Writing API Documentation with Slate

Originally published at: http://www.sitepoint.com/writing-api-documentation-slate/

So you’ve built yourself an API. Perhaps it’s REST_ful_, REST_like_ or something else entirely. You’ve implemented authentication – be it using OAuth, HTTP Basic Auth or JSON Web Tokens. You’ve fashioned your responses using JSON, maybe XML, or even something else. Your unit and integration tests are passing, you may have a third-party service such a Runscope testing it periodically, or using JSON or XML schemas to validate your responses.


There’s one more thing, however.


Thing is, an API is only as good as its documentation. That applies if it’s for internal use only – perhaps it’s for a JavaScript-based one-page app, or a mobile application – but even more so if it’s for public consumption.


There are a number of ways in which you can put together your documentation. For the purposes of this article I’ll assume it’s web-based, whether it’s publicly available over the internet or privately held on a company intranet.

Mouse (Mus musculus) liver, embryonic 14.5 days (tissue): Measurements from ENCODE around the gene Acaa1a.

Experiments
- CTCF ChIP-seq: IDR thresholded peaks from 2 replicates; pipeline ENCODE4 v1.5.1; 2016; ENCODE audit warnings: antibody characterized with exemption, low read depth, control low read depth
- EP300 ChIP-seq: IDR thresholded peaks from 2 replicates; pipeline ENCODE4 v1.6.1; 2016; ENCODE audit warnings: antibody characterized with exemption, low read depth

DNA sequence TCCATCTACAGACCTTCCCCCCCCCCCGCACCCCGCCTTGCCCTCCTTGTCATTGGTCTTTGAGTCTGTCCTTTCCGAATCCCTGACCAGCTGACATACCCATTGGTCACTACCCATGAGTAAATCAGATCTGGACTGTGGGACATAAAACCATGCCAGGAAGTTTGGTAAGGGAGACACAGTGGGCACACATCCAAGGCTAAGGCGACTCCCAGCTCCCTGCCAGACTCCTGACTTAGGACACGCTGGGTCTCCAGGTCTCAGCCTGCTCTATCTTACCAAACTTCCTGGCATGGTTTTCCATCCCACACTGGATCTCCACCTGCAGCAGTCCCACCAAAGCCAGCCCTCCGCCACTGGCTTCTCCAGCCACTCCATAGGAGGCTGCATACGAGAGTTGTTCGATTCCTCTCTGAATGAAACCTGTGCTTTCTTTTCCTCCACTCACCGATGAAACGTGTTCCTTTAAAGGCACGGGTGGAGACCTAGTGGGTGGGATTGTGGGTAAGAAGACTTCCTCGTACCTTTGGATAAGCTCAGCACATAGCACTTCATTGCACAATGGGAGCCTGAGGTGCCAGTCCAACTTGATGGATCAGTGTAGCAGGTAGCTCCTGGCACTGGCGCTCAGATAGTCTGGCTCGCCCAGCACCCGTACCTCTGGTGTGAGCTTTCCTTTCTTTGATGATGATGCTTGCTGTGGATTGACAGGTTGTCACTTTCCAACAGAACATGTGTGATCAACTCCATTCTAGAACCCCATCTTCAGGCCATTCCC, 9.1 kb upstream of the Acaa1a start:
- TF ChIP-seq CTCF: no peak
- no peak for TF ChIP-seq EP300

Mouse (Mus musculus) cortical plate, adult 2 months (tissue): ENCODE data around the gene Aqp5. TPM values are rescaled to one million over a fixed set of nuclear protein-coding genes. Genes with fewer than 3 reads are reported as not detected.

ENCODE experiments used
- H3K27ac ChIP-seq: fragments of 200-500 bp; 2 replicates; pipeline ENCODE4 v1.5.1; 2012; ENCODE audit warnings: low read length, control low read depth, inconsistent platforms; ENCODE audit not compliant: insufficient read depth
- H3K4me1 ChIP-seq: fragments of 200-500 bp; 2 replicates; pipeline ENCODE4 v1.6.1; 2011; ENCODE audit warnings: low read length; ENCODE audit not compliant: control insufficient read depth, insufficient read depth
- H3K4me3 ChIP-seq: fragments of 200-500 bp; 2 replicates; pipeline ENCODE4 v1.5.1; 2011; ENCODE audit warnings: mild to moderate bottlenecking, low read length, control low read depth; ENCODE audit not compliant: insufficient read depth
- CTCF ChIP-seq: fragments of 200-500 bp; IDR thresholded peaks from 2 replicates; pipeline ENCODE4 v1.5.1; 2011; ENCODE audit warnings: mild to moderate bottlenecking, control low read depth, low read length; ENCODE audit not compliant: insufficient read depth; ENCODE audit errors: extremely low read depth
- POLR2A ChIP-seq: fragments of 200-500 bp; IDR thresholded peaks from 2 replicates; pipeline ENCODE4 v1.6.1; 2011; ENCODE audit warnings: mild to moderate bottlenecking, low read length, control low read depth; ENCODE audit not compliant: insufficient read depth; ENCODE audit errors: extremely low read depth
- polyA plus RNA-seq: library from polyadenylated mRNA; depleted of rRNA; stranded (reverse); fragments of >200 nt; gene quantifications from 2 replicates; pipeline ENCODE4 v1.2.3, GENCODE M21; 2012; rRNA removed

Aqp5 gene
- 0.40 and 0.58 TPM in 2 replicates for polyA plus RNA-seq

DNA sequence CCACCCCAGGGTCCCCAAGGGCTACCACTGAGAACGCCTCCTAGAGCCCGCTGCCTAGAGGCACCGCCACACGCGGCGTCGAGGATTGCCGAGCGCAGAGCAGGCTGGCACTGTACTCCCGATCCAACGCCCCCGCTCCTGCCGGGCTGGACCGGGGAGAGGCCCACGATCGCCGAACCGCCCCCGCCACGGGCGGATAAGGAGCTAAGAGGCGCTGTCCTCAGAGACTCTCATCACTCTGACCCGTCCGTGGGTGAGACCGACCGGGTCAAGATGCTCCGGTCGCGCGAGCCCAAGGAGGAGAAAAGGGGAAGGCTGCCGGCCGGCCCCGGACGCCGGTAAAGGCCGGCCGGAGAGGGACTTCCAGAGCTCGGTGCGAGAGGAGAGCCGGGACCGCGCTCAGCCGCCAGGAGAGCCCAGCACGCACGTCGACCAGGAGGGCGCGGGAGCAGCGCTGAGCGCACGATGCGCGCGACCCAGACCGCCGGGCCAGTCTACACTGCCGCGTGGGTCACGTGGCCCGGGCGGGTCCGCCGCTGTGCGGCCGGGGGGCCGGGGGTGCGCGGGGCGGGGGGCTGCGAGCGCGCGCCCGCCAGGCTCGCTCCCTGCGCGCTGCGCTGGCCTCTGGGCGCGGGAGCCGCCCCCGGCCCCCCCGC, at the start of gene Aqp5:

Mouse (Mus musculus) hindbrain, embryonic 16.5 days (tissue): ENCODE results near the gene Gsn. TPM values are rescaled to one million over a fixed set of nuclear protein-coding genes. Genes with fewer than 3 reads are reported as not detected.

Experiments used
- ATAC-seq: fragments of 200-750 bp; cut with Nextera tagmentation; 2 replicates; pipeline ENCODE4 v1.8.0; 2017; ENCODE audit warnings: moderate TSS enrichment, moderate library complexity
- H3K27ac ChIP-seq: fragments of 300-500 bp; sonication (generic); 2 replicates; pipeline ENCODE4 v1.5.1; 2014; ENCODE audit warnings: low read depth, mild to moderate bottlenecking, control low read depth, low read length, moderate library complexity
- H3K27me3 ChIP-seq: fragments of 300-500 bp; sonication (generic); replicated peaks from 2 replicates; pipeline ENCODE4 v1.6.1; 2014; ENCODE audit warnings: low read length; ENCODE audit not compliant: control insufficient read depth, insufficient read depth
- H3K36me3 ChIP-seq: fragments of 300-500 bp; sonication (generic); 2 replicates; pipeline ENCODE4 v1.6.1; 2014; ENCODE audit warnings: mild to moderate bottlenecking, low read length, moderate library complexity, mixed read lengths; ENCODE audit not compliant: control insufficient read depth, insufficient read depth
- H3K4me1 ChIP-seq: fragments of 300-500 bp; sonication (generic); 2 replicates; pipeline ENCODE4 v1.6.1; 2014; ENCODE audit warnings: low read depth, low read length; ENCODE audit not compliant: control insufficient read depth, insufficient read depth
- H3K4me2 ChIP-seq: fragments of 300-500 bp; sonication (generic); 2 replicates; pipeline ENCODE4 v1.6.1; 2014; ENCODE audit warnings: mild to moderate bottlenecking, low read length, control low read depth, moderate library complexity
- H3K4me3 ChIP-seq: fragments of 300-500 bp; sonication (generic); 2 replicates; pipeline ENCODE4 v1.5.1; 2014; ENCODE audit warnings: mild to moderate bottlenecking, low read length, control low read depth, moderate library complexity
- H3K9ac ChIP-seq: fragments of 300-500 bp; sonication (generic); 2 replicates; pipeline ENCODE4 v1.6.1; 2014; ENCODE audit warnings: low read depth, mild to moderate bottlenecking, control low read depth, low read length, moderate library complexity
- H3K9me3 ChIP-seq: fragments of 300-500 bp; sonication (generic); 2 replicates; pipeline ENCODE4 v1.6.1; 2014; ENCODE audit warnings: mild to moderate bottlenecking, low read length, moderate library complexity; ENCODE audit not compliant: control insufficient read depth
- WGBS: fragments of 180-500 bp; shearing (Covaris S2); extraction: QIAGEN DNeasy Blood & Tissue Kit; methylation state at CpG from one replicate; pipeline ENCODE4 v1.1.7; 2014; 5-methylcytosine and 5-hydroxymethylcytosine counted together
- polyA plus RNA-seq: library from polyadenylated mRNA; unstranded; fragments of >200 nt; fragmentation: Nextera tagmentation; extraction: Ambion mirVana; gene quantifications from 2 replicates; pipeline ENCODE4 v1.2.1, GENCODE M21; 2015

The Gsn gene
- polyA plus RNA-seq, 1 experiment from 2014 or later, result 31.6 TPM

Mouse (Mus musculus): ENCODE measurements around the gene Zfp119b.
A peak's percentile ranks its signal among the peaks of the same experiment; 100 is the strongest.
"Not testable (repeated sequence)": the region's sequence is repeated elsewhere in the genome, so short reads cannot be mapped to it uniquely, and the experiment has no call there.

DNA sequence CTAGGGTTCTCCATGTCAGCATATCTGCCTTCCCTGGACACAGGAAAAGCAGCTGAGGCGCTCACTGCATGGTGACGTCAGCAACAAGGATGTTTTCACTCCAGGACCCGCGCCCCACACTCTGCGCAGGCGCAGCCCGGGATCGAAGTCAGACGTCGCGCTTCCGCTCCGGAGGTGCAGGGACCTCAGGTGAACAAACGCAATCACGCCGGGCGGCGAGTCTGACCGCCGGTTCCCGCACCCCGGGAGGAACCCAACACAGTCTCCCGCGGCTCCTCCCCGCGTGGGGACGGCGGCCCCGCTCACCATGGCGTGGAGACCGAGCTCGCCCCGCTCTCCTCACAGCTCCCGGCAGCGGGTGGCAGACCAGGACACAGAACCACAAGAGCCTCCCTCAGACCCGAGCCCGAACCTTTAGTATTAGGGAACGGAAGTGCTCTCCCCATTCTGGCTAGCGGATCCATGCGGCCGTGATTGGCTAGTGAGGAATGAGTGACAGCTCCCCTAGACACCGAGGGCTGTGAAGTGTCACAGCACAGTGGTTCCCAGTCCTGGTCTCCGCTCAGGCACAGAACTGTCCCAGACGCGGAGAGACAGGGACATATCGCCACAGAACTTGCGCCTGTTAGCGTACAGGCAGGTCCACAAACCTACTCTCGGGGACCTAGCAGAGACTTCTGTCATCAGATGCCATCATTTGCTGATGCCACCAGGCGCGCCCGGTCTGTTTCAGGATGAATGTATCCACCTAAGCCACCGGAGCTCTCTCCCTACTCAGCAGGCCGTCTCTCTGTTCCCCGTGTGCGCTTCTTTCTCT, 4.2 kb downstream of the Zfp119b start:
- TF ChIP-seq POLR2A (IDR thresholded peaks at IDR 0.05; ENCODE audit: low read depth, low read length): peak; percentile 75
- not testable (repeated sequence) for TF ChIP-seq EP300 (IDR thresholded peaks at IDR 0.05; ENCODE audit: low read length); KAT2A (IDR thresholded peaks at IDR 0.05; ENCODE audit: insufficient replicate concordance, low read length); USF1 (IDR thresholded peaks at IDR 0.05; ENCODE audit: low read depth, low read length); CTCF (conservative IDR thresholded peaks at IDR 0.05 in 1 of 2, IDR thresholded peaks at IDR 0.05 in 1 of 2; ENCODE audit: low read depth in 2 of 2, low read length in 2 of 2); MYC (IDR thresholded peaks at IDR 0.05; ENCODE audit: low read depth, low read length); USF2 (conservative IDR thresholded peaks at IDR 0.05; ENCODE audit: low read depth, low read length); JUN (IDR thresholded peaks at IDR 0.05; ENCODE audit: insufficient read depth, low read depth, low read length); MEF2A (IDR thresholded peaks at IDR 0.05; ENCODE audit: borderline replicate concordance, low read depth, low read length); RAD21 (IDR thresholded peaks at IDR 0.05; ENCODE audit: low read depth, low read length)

You could of course hand-code it in HTML. You could use a paid service such as Readme.io. There are even tools to help automatically generate API documentation from source-code such as Doxygen and API Blueprint, or for creating dynamic docs; such as Swagger.


Another option is Slate. Slate allows you to write your API documentation by hand using markdown, which it will then package up as a pre-styled static HTML site for you. Because it generates static HTML, hosting is straightforward – in particular, it’s a breeze to host with Github Pages. Let’s take a look at how it works, and go through an example from installation through to deployment.

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Looks quite straightforward. Will try later.

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